Starting with the financial crisis, there has been a decided shift in the lending environment. Banks and credit unions with commercial lending have turned away from Commercial Real Estate loans (CRE) in favor of Commercial and Industrial Loans (C&I). If the C&I portfolio is well managed, it can be a lucrative opportunity since demand for this type of loan is increasing and due to the risk that was exposed among CRE portfolios during the financial crisis.
Given increasing demand, financial institutions might be tempted to loosen credit terms so that they can remain competitive in the aggressively competitive market. If standards are relaxed, or even if they aren’t, regulators are concerned that financial institutions that enter into or expand their C&I portfolios will do so without ensuring that they have the appropriate credit risk management processes in place. The result could be inefficient covenants or analysis at origination or improper monitoring during loan review.
In order for banks to approach C&I lending conservatively, there are few processes they should revisit:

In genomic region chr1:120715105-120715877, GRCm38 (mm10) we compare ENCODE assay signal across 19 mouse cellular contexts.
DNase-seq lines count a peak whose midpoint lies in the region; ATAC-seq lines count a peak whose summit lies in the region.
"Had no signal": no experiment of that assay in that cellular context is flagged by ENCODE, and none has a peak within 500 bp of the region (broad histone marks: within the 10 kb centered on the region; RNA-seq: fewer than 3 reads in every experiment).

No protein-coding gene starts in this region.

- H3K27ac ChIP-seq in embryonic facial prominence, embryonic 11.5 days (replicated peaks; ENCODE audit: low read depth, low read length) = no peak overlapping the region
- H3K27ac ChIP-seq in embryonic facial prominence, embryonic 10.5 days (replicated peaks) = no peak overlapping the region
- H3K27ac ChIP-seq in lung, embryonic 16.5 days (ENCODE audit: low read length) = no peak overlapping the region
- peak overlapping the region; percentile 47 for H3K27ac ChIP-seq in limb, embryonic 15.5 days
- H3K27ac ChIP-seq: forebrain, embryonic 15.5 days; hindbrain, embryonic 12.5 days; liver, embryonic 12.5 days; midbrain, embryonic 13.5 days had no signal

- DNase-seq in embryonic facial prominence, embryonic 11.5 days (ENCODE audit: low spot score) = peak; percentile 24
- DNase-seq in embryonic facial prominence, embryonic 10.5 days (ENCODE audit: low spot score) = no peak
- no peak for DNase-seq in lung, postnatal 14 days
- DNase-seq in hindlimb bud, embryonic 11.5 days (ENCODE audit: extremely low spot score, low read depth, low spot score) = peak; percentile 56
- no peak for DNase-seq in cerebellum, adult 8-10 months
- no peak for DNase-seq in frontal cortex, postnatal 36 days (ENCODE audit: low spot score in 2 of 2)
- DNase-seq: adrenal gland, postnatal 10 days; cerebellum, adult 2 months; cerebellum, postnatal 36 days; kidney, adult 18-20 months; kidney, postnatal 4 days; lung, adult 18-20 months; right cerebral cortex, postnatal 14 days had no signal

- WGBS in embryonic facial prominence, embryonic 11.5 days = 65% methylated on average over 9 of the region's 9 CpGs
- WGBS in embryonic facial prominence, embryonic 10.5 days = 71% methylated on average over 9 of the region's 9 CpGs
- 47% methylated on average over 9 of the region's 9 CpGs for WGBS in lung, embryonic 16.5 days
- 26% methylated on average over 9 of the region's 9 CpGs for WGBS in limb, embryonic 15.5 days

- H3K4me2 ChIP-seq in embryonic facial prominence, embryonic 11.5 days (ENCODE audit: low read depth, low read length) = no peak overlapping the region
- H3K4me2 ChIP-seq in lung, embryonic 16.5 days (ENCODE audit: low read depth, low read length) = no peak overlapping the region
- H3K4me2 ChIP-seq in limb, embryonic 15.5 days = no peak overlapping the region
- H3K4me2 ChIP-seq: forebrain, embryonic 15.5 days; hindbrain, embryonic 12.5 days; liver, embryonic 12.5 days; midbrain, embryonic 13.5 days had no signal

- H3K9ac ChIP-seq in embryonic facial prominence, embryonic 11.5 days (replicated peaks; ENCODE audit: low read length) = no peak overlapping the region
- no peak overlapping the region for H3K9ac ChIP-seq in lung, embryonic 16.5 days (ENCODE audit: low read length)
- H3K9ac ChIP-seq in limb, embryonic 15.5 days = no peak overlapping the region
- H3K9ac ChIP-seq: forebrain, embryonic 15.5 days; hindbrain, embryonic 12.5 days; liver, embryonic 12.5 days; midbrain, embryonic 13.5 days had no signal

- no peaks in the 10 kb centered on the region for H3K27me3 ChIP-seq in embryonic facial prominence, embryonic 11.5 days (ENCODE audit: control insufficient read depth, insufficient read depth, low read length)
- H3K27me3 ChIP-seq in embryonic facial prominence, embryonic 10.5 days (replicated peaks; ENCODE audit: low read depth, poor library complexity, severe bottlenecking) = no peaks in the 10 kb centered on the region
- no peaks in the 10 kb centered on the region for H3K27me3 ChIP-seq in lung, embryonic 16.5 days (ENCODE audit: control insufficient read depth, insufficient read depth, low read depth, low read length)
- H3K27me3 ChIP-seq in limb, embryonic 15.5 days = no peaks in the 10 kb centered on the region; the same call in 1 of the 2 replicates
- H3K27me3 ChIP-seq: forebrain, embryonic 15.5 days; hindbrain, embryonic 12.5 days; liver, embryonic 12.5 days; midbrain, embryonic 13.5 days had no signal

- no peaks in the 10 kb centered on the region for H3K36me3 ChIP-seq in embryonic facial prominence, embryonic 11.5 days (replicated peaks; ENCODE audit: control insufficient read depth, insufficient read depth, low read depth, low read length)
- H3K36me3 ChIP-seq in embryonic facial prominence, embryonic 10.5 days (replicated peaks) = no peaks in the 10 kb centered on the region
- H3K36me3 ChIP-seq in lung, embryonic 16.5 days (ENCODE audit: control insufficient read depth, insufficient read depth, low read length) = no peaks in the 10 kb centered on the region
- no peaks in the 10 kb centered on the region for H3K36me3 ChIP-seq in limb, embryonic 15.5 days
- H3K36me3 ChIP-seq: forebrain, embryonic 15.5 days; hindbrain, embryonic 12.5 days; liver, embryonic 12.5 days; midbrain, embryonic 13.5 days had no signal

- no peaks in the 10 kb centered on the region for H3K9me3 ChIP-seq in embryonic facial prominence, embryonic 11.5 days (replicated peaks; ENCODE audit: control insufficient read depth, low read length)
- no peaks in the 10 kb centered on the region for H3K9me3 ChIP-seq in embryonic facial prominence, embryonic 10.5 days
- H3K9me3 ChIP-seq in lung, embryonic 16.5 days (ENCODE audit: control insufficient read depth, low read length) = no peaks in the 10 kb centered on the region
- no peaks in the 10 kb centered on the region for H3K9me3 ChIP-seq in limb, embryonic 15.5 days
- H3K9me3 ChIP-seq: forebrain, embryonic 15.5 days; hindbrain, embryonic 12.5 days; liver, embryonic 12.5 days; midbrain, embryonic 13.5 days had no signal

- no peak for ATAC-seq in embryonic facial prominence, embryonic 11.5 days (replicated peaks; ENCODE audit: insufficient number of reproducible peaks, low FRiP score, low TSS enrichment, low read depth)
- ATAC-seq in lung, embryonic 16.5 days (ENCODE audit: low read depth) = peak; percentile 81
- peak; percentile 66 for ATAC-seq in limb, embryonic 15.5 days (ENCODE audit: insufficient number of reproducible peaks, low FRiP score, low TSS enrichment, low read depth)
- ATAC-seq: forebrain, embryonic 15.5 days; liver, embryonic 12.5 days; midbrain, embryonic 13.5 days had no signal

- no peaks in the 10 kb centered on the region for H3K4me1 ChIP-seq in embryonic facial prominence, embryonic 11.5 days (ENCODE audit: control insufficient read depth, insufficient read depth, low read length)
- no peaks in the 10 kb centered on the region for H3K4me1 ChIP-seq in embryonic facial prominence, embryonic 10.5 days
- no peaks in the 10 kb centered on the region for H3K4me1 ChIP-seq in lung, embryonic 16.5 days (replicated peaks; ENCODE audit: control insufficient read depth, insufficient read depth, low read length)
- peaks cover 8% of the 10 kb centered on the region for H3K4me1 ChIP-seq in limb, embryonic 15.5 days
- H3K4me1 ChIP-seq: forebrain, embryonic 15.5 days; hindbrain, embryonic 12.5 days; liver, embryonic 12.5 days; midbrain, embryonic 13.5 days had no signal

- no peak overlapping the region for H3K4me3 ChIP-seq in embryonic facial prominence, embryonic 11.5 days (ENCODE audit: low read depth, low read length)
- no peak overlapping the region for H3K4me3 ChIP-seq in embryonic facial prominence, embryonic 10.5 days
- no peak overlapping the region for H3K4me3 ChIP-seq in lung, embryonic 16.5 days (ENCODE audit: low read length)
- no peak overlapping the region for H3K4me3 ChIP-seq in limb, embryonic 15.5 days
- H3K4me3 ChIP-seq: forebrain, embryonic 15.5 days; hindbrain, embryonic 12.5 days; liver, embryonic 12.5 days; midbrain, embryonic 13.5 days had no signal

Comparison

1. Review existing underwriting policies to ensure they incorporate appropriate commercial standards. What financial statements are required for review, how often? What expectations are there for a global cash flow analysis?
2. Update your board, lenders and credit analysts so their expectations align and so they understand your recently reviewed commercial underwriting policies. Sound policies are only sound when the involved parties understand what is involved and can execute.
3. Reevaluate concentration limits and your institution’s risk appetite. This is a banking strategy discussion that needs to happen at the board and executive level. Ideally the bank will stress the portfolio so management can accurately assess what will happen given a change in certain parameters. With that information, bank management can appropriately change concentrations or behavior to ensure that risk remains within a reasonable threshold.
4. Invest in technologies or experience. If your lenders or analysts are less experienced with this type of loan analysis, consider investing in either a software program that will standardize credit analysis or outside training. For example, a spreading software could simplify analysis and get analysts out of a spreadsheet-based program. Or, a probability of default model that identifies private-company risk could help analysts acquaint themselves with new segments or industries. Similarly, a PD model that can be used at the portfolio level can augment the strategy discussions mentioned in (3). A PD for the portfolio can be systematically stressed to make objective risk tolerance decisions.